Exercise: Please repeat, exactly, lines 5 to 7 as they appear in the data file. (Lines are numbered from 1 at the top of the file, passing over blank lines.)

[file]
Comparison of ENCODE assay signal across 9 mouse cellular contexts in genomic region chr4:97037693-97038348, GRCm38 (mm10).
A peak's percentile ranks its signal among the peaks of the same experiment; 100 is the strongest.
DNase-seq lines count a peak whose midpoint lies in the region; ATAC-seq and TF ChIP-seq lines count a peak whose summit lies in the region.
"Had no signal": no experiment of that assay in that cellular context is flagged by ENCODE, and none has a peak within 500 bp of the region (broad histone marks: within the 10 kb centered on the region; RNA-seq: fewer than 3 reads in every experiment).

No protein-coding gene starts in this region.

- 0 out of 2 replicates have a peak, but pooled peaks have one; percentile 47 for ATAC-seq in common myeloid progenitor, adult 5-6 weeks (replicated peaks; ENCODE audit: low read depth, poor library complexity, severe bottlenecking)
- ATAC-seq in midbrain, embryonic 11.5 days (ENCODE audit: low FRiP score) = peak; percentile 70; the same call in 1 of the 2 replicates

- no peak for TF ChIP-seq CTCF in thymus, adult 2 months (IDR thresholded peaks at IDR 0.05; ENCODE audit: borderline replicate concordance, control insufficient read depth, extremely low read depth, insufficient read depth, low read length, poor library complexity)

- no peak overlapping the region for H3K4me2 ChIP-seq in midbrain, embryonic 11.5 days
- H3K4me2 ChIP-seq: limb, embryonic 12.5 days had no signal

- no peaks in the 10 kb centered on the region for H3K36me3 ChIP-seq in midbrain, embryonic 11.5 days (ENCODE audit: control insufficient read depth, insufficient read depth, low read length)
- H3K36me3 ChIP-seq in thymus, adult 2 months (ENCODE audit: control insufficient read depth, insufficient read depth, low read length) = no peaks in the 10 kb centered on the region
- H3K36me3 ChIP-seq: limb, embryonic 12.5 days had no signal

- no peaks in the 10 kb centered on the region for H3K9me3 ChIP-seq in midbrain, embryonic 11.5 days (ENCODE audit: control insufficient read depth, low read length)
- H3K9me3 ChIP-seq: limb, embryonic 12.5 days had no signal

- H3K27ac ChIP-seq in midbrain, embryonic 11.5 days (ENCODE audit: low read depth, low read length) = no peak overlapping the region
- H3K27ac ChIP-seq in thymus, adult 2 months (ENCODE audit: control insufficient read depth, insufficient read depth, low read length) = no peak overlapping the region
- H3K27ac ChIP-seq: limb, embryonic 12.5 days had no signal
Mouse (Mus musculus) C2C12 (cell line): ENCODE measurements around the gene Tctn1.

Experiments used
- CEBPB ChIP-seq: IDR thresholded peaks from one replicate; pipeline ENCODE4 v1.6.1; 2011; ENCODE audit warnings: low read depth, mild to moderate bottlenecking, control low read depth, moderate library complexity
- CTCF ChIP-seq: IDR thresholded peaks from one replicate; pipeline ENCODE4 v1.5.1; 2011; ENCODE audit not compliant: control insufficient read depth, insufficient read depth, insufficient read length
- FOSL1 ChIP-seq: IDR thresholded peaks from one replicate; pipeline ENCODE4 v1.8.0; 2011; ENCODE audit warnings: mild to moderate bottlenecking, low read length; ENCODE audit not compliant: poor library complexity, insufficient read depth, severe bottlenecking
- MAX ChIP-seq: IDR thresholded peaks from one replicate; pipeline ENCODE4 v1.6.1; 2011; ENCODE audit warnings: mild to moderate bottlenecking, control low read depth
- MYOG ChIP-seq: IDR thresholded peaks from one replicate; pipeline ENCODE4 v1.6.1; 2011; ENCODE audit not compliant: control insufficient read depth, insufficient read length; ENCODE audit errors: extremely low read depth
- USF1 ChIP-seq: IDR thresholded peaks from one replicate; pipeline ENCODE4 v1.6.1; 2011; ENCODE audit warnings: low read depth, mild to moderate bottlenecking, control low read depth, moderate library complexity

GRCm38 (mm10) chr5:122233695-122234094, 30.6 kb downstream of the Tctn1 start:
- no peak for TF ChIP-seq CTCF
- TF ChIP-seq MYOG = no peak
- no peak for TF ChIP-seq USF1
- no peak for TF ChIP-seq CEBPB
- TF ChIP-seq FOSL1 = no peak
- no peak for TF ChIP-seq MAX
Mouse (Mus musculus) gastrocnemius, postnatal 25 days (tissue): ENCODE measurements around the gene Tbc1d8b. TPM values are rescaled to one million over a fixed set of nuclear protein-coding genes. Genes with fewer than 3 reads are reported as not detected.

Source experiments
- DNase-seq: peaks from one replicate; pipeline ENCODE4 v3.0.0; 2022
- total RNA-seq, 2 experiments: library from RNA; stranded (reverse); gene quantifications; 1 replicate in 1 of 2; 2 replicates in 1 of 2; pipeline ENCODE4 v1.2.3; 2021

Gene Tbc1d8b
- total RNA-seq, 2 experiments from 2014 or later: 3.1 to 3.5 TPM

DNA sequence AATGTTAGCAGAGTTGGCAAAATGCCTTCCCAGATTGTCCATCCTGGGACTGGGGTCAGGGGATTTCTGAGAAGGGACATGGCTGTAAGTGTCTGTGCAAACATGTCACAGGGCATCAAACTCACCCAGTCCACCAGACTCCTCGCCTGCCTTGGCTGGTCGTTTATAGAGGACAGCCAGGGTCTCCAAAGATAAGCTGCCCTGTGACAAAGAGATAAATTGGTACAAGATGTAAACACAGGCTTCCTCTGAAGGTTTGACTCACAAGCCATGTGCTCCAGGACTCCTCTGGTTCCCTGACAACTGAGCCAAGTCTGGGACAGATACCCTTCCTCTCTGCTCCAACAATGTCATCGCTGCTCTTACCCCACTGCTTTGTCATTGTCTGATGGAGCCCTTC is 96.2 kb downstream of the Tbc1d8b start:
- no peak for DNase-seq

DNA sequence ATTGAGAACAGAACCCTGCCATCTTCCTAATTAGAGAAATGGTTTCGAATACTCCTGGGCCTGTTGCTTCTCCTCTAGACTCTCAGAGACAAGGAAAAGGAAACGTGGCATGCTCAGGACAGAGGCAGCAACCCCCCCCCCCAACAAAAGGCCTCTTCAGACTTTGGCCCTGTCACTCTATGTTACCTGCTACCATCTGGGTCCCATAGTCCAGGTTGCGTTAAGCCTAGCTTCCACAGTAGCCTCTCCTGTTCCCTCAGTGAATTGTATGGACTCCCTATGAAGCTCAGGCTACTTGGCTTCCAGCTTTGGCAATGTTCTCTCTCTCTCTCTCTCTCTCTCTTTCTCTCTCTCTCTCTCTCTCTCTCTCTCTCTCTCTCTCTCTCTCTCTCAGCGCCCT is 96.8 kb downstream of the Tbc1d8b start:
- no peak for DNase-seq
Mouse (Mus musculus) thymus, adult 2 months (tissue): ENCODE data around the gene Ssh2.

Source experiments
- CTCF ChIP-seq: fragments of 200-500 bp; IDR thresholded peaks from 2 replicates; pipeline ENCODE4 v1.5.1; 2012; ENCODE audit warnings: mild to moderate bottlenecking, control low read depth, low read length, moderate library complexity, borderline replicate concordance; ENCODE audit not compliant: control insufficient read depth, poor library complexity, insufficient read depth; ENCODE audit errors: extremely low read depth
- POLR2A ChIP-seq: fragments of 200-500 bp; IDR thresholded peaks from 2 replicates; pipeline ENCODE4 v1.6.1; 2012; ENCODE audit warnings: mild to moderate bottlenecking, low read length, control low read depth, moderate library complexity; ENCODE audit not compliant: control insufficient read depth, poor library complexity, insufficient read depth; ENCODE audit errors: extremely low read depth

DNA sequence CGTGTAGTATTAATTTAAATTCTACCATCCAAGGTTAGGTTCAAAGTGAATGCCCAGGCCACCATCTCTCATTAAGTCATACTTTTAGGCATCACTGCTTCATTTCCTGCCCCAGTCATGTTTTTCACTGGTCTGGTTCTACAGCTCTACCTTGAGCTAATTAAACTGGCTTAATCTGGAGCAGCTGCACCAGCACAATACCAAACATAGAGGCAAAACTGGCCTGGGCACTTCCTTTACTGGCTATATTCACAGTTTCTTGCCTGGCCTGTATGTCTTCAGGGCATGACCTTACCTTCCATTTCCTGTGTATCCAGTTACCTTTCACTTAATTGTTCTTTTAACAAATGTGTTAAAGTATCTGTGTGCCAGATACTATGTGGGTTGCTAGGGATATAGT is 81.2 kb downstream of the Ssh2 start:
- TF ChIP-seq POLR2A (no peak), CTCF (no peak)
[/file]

No protein-coding gene starts in this region.

- 0 out of 2 replicates have a peak, but pooled peaks have one; percentile 47 for ATAC-seq in common myeloid progenitor, adult 5-6 weeks (replicated peaks; ENCODE audit: low read depth, poor library complexity, severe bottlenecking)
- ATAC-seq in midbrain, embryonic 11.5 days (ENCODE audit: low FRiP score) = peak; percentile 70; the same call in 1 of the 2 replicates